How to Space IN (a secret skill for Oriental dance)

But first, a message from our sponsor ; )

Joe Williams at the Gates

Joe Williams’ Show and Tell workshop was truly exceptional. The concepts we explored have made a deep impression on my approach to movement. It is available to stream through April 7. This is huge–Joe does not usually allow his classes to be recorded. If you are interested in the streaming option, I invite you to have a look here: https://alia.gumroad.com/l/show-and-tell-joe-williams. It is SO worth it! And alll the $ goes straight to Joe.

And now back to our regularly scheduled program ; )

Spacing IN…

I am pretty good at spacing out. It’s one of my main skills, lol. I was a figure model for art classes in my teens, and it was a perfect job for me–I didn’t have to do anything—just sit there—and there was always plenty flowing through my mind to keep me occupied (I also learned to accurately count seconds, another useful skill). 

But spacing out is not so helpful for a dance practice focused on presence and embodiment. 

What we want is more like spacing IN. 

What might that be like?

Neil Gaiman is a marvelous writer. He’s won multiple Hugo and Nebula awards, and many of his books have been turned into films and television series (American Gods, Good Omens, Coraline). He’s also kind of an oddball, but who cares. His books are wonderful (my favorite is Neverwhere). 

Recently, I was reading about Gaiman’s creative process.

He writes his drafts in longhand with a fountain pen (I firmly believe that handwriting has magical powers). He often rents hotel rooms for month-long writing blitzes, or at least goes to a café for dedicated writing time (+1 for writing in cafés and alternative spaces! It’s hard to do anything at home. I had to get up at 5am every day to write my book).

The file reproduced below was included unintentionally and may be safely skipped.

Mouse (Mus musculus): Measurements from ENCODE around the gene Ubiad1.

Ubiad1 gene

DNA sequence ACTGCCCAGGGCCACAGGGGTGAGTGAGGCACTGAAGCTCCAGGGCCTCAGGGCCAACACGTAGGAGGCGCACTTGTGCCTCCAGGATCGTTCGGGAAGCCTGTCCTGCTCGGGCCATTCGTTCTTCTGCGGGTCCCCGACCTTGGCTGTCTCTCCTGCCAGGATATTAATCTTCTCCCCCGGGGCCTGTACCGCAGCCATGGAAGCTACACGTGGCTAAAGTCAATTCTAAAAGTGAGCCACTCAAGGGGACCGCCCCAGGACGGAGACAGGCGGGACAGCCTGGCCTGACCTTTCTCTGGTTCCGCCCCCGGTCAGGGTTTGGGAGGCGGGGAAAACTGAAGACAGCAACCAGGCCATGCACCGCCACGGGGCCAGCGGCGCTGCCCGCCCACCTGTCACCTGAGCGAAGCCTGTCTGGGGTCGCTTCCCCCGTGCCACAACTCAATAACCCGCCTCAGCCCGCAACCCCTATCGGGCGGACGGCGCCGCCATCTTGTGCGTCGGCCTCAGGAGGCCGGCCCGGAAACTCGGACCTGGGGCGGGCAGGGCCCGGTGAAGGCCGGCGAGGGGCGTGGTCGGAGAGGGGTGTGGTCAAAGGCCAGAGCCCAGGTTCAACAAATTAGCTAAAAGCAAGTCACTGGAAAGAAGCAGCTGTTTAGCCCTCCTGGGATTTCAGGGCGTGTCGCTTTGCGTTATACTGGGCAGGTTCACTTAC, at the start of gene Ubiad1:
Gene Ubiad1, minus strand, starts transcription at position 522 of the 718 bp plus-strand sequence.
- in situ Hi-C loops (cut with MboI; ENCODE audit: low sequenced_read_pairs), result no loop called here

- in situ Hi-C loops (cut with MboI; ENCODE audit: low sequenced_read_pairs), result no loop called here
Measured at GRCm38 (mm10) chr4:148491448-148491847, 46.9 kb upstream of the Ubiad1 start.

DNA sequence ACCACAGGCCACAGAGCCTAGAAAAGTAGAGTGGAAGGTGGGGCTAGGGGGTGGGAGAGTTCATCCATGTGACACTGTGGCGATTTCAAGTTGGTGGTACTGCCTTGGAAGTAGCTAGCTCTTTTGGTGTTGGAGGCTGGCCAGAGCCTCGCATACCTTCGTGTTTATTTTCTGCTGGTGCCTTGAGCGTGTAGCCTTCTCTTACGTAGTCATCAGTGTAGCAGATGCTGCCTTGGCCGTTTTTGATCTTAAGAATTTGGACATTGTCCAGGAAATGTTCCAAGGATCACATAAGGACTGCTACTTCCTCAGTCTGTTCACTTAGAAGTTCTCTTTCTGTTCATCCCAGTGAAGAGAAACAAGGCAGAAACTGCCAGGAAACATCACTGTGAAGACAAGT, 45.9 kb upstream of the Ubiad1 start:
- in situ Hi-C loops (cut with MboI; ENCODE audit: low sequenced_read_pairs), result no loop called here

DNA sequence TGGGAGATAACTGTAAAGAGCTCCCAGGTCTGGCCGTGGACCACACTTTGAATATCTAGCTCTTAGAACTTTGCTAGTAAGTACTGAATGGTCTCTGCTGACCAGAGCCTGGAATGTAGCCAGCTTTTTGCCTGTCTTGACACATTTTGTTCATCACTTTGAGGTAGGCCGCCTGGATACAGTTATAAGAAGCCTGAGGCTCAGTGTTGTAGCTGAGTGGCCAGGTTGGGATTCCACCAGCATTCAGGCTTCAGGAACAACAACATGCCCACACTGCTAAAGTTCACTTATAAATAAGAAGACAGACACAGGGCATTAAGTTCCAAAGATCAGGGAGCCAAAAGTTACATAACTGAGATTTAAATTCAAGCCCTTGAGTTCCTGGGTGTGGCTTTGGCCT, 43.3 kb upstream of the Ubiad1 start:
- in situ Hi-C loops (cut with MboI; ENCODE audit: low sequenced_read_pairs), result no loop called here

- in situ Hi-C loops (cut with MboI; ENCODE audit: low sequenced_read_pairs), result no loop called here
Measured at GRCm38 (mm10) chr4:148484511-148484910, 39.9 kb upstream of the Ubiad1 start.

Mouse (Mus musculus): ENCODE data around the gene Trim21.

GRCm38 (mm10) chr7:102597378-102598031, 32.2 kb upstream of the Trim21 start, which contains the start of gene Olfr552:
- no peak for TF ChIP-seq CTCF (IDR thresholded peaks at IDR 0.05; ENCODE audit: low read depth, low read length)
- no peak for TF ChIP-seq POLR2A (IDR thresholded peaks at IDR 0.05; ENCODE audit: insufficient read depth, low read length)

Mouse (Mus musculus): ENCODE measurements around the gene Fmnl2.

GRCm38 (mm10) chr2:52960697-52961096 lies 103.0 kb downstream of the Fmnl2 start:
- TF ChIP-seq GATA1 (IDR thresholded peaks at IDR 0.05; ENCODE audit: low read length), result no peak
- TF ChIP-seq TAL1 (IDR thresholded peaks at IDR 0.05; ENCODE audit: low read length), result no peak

But more important is what he does during that dedicated writing time, when the writing doesn’t come. Or rather, what he doesn’t do—which is anything at all. If there are no words coming, Gaiman just sits there, staring at his paper until they do. 

No chatting. No web surfing. No doodles or playing cat’s cradle with string. No Twitter posts. No reading. No anything. He waits. He stares at that page. He makes a space for the words, for the writing. He defends that space by avoiding anything that isn’t writing. He spaces IN. 

Gaiman gets bored, waiting. 

Boredom is an interesting space. 

It leads to higher creativity. Things have a chance to surface when there is nothing else going on. 

Walter Mosely (another wonderful writer), compares writing a novel to “gathering smoke.” You have to stay on it, be there every day, or it will get cold and float away. 

We make space for dance with our 20 minutes. But even so, it’s very easy to space out—to let the body prance about while we debate what to have for dinner, or how early to get up tomorrow, or whatever the myriad barrage of random stuff that comes into our heads. 

The more we let the mindless chatter go, the more we are just there with the music and the breath, the more things appear. 

Many of us have found new ideas surface during our practice, have moves we forgot we knew turn up in our dance. We make the space and keep it open; as we learn to bypass mind’s nattering, those creative flashes become more frequent.  

This is a skill. It is hard at first, but it gets easier with practice. 

Music helps. It’s enlivening.

This week, I invite you to be bored.

Stay with the breath–rhythmic breath or long exhales. Twenty minutes is a great amount of time, because generally something will happen before it’s over ; )

Even if you lie on the floor with an empty mind listening to music (or not) for 20 minutes, well, things could be worse ; )

Music! It begins with Erik Satie’s Gnossiennes by the Cairo Steps and then keeps on going ; )

Love, 

Alia

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